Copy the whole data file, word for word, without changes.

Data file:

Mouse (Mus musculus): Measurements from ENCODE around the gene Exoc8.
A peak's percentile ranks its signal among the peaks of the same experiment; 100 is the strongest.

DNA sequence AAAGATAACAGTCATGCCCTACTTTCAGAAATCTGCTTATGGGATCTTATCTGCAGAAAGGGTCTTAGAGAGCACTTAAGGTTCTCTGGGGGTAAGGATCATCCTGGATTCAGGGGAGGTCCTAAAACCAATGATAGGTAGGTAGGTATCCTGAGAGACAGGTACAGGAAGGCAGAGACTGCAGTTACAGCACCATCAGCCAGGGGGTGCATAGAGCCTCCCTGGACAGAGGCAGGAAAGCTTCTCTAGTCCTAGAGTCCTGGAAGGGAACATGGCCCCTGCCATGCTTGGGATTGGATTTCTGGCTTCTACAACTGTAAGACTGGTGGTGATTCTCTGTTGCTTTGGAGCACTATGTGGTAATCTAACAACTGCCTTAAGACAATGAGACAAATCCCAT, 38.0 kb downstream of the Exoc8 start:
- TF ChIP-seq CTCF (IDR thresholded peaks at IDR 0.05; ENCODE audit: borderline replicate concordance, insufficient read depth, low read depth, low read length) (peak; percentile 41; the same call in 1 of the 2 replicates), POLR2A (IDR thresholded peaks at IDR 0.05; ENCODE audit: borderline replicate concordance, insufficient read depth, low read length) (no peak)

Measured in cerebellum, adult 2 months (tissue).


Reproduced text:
Mouse (Mus musculus): Measurements from ENCODE around the gene Exoc8.
A peak's percentile ranks its signal among the peaks of the same experiment; 100 is the strongest.

DNA sequence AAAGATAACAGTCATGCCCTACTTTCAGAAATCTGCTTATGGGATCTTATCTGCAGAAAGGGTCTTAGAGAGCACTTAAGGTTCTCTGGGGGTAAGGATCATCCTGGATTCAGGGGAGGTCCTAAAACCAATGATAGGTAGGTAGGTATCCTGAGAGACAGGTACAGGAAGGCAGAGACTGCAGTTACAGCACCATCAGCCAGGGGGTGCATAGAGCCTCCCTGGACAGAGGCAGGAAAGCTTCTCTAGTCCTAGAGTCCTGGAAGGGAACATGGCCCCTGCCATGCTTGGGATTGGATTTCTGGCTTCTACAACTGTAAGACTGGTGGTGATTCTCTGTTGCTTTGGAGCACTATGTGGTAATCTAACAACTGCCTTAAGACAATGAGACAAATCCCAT, 38.0 kb downstream of the Exoc8 start:
- TF ChIP-seq CTCF (IDR thresholded peaks at IDR 0.05; ENCODE audit: borderline replicate concordance, insufficient read depth, low read depth, low read length) (peak; percentile 41; the same call in 1 of the 2 replicates), POLR2A (IDR thresholded peaks at IDR 0.05; ENCODE audit: borderline replicate concordance, insufficient read depth, low read length) (no peak)

Measured in cerebellum, adult 2 months (tissue).